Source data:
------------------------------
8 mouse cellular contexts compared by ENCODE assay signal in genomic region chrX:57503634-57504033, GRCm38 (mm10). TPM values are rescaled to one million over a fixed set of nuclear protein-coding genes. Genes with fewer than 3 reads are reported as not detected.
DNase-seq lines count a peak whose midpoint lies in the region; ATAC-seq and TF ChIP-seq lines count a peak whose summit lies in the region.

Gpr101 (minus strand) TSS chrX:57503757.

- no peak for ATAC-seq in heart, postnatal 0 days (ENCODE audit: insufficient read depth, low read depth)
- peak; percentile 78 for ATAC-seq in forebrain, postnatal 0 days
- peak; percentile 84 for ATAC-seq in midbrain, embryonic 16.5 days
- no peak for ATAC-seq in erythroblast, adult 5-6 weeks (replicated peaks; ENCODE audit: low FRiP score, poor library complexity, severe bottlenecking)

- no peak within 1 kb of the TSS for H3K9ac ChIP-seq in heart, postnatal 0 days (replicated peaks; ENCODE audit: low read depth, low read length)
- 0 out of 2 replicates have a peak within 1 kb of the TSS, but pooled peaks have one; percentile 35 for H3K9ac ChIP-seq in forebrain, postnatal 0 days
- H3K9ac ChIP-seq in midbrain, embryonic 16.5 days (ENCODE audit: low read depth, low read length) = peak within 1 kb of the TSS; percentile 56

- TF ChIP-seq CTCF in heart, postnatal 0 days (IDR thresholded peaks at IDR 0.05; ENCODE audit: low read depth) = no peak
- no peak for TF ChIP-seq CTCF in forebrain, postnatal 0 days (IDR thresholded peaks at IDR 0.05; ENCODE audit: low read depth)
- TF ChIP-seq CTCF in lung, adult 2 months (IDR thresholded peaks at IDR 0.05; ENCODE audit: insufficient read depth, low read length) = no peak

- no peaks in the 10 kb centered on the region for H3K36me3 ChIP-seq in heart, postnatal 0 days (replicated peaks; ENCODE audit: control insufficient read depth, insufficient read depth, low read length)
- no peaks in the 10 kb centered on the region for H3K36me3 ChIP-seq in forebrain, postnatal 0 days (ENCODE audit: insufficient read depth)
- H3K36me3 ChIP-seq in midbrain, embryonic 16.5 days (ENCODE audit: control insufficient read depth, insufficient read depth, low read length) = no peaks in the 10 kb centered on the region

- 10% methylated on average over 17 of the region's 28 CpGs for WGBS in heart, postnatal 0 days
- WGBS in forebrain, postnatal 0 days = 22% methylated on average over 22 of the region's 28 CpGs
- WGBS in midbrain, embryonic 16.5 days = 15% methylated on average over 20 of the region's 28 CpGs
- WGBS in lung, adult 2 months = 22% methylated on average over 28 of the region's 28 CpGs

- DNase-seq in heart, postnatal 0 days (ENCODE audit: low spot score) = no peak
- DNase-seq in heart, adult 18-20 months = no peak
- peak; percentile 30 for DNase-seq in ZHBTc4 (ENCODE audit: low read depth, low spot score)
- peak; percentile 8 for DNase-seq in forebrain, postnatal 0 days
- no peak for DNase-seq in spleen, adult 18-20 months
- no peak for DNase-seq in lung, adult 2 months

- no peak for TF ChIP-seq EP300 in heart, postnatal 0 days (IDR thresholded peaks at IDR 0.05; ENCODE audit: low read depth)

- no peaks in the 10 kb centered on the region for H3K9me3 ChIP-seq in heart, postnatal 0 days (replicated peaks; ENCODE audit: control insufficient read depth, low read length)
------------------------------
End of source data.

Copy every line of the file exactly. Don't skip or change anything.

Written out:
8 mouse cellular contexts compared by ENCODE assay signal in genomic region chrX:57503634-57504033, GRCm38 (mm10). TPM values are rescaled to one million over a fixed set of nuclear protein-coding genes. Genes with fewer than 3 reads are reported as not detected.
DNase-seq lines count a peak whose midpoint lies in the region; ATAC-seq and TF ChIP-seq lines count a peak whose summit lies in the region.

Gpr101 (minus strand) TSS chrX:57503757.

- no peak for ATAC-seq in heart, postnatal 0 days (ENCODE audit: insufficient read depth, low read depth)
- peak; percentile 78 for ATAC-seq in forebrain, postnatal 0 days
- peak; percentile 84 for ATAC-seq in midbrain, embryonic 16.5 days
- no peak for ATAC-seq in erythroblast, adult 5-6 weeks (replicated peaks; ENCODE audit: low FRiP score, poor library complexity, severe bottlenecking)

- no peak within 1 kb of the TSS for H3K9ac ChIP-seq in heart, postnatal 0 days (replicated peaks; ENCODE audit: low read depth, low read length)
- 0 out of 2 replicates have a peak within 1 kb of the TSS, but pooled peaks have one; percentile 35 for H3K9ac ChIP-seq in forebrain, postnatal 0 days
- H3K9ac ChIP-seq in midbrain, embryonic 16.5 days (ENCODE audit: low read depth, low read length) = peak within 1 kb of the TSS; percentile 56

- TF ChIP-seq CTCF in heart, postnatal 0 days (IDR thresholded peaks at IDR 0.05; ENCODE audit: low read depth) = no peak
- no peak for TF ChIP-seq CTCF in forebrain, postnatal 0 days (IDR thresholded peaks at IDR 0.05; ENCODE audit: low read depth)
- TF ChIP-seq CTCF in lung, adult 2 months (IDR thresholded peaks at IDR 0.05; ENCODE audit: insufficient read depth, low read length) = no peak

- no peaks in the 10 kb centered on the region for H3K36me3 ChIP-seq in heart, postnatal 0 days (replicated peaks; ENCODE audit: control insufficient read depth, insufficient read depth, low read length)
- no peaks in the 10 kb centered on the region for H3K36me3 ChIP-seq in forebrain, postnatal 0 days (ENCODE audit: insufficient read depth)
- H3K36me3 ChIP-seq in midbrain, embryonic 16.5 days (ENCODE audit: control insufficient read depth, insufficient read depth, low read length) = no peaks in the 10 kb centered on the region

- 10% methylated on average over 17 of the region's 28 CpGs for WGBS in heart, postnatal 0 days
- WGBS in forebrain, postnatal 0 days = 22% methylated on average over 22 of the region's 28 CpGs
- WGBS in midbrain, embryonic 16.5 days = 15% methylated on average over 20 of the region's 28 CpGs
- WGBS in lung, adult 2 months = 22% methylated on average over 28 of the region's 28 CpGs

- DNase-seq in heart, postnatal 0 days (ENCODE audit: low spot score) = no peak
- DNase-seq in heart, adult 18-20 months = no peak
- peak; percentile 30 for DNase-seq in ZHBTc4 (ENCODE audit: low read depth, low spot score)
- peak; percentile 8 for DNase-seq in forebrain, postnatal 0 days
- no peak for DNase-seq in spleen, adult 18-20 months
- no peak for DNase-seq in lung, adult 2 months

- no peak for TF ChIP-seq EP300 in heart, postnatal 0 days (IDR thresholded peaks at IDR 0.05; ENCODE audit: low read depth)

- no peaks in the 10 kb centered on the region for H3K9me3 ChIP-seq in heart, postnatal 0 days (replicated peaks; ENCODE audit: control insufficient read depth, low read length)